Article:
Why are so many players in the impeachment trial Jewish?

Religion News Service | 11/13/2019 | Staff
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(RNS) — Public hearings in the presidential impeachment inquiry began Wednesday (Nov. 13), as witnesses marched to a congressional office building to offer televised testimonies on whether President Donald Trump linked military aid for Ukraine with a promise to investigate one of his political opponents, former Vice President Joe Biden.

Behind the scenes there are others, including former New York Mayor Rudy Giuliani’s Ukrainian-American business associates Lev Parnas and Igor Fruman. (The two were allegedly involved in helping Trump remove Marie Yovanovitch as ambassador to Ukraine.) And then, of course, there’s Ukraine President Volodymyr Zelensky who Trump pressured to investigate Biden in a July 25 phone conversation. Parnas, Fruman and Zelensky are also Jewish.

Scholars - Coincidence - Connection - Notes - Light

Why is that? Scholars say it’s mostly a coincidence, and there’s certainly no connection between the four, but there are a few intriguing historical notes that might shed light on this curious set of circumstances.

The population of Ukraine is overwhelmingly Christian; the vast majority — up to two-thirds — identify as Orthodox, according to the CIA’s World Factbook. A minority are Catholic. Jews comprise less than 1% of the population.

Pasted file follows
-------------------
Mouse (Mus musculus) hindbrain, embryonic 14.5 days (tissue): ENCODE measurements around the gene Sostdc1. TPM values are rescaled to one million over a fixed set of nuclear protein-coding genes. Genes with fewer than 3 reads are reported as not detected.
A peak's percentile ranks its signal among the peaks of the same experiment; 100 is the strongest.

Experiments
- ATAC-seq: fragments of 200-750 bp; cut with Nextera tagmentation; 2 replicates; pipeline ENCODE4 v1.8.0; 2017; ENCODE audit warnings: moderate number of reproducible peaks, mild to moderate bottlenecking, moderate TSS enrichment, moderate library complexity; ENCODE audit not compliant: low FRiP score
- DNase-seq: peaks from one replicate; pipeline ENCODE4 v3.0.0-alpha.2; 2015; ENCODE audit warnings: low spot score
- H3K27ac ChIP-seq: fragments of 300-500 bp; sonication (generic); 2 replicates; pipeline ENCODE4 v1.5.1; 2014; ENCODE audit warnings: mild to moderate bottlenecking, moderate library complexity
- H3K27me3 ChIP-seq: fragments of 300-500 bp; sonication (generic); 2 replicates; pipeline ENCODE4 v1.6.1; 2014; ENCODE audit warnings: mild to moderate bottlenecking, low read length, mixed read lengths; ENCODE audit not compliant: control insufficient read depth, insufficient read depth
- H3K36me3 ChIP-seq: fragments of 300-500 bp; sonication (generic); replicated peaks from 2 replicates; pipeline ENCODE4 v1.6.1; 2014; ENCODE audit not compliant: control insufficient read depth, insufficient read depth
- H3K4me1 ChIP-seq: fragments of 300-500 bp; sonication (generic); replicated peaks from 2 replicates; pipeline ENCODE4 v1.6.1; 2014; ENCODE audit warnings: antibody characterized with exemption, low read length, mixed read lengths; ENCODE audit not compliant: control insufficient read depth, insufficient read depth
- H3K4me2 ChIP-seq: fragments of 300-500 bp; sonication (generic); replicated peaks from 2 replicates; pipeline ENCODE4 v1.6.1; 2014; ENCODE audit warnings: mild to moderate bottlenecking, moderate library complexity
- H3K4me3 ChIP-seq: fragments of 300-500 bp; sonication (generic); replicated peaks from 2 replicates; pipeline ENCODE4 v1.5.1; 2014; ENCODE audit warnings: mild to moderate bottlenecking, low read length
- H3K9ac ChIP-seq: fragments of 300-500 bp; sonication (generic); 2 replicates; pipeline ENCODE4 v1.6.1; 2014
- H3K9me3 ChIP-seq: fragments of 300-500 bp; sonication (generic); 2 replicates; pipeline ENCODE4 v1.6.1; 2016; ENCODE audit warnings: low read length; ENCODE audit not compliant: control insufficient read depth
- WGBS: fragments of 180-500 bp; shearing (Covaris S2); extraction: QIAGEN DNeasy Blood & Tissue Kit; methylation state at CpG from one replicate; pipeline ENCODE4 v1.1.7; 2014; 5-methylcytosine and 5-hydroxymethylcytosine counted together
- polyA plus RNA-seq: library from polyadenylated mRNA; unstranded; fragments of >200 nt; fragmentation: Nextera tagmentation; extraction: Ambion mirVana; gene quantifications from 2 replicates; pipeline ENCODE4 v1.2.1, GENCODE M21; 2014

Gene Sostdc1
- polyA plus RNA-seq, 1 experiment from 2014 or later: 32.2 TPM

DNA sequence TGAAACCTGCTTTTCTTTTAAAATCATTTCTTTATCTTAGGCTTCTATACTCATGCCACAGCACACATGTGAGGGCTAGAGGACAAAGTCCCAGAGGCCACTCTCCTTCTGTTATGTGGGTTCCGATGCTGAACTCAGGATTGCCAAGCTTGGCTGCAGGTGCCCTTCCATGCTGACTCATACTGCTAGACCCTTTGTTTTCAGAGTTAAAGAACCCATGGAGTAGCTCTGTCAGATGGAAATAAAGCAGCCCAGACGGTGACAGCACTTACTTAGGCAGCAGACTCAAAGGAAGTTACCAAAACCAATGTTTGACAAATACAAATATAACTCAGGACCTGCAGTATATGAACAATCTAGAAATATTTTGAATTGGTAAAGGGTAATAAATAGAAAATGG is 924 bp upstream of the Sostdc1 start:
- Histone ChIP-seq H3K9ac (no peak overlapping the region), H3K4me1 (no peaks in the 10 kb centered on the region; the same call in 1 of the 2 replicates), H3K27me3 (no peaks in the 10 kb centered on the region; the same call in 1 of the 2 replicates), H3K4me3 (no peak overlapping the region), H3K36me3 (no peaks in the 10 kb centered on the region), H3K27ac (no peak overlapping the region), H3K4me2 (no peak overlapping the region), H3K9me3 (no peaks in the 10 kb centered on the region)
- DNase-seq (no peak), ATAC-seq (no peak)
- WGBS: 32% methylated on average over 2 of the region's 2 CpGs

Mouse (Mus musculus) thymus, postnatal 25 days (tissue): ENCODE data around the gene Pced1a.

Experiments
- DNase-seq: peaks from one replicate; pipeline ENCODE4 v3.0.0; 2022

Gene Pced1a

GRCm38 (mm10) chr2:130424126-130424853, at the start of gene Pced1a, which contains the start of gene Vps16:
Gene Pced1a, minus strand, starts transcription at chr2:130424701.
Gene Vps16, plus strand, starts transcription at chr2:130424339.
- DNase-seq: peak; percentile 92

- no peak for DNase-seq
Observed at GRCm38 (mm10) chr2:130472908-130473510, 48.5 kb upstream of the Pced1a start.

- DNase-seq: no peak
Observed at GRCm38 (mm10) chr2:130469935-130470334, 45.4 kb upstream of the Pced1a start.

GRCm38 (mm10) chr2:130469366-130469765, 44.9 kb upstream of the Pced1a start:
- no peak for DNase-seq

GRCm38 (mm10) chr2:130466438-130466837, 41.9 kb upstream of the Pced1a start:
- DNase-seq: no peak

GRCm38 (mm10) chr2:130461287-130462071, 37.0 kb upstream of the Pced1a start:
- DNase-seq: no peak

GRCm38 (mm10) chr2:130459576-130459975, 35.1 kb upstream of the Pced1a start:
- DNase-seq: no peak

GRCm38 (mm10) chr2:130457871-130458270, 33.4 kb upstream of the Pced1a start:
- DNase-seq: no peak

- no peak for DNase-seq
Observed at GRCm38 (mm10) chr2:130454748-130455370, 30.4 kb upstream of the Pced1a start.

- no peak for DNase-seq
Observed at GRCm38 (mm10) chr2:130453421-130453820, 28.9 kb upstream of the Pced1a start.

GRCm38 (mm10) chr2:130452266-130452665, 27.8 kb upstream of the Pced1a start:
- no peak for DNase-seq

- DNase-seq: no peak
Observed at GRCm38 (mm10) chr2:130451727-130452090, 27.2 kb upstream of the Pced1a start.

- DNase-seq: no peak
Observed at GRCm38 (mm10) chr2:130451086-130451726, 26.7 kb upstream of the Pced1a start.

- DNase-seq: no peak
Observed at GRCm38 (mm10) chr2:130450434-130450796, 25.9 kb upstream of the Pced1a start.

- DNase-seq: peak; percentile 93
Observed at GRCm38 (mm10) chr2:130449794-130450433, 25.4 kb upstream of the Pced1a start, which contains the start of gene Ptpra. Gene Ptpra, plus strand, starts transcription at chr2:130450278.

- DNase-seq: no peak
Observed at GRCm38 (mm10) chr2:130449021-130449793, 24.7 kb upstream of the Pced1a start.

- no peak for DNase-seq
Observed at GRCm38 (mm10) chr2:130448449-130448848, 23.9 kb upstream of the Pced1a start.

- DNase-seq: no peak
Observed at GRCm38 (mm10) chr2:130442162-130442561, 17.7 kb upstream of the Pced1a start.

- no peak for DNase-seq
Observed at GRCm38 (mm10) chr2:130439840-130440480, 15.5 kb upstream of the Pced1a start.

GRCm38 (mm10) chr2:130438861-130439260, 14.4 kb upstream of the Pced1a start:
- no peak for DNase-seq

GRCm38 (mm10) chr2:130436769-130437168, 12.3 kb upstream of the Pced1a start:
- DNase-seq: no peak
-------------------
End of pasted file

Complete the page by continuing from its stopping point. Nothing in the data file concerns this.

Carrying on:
Part - Emigres - United - States - Number

But here’s the interesting part: Many Ukrainian emigres to the United States — like a large number of emigres from the former Soviet Union — are Jewish.

In fact, Vindman, Parnas and Fruman were able to immigrate to the U.S. precisely because they are Jewish. In the late 1980s, as the Soviet Union was tottering and its republics began declaring their independence, Soviet leaders opened the doors to emigration.

Jews - Israel - Law - Return - Jews

For Jews it was especially easy to leave. Israel’s Law of Return gave Jews the right to Israeli citizenship. And the U.S. granted all Russian-speaking Jews refugee status.

Beginning in the late 1980s, as many as 1.8 million Russian-speaking Jews from across the former Soviet Union left. About 1 million went to...
(Excerpt) Read more at: Religion News Service
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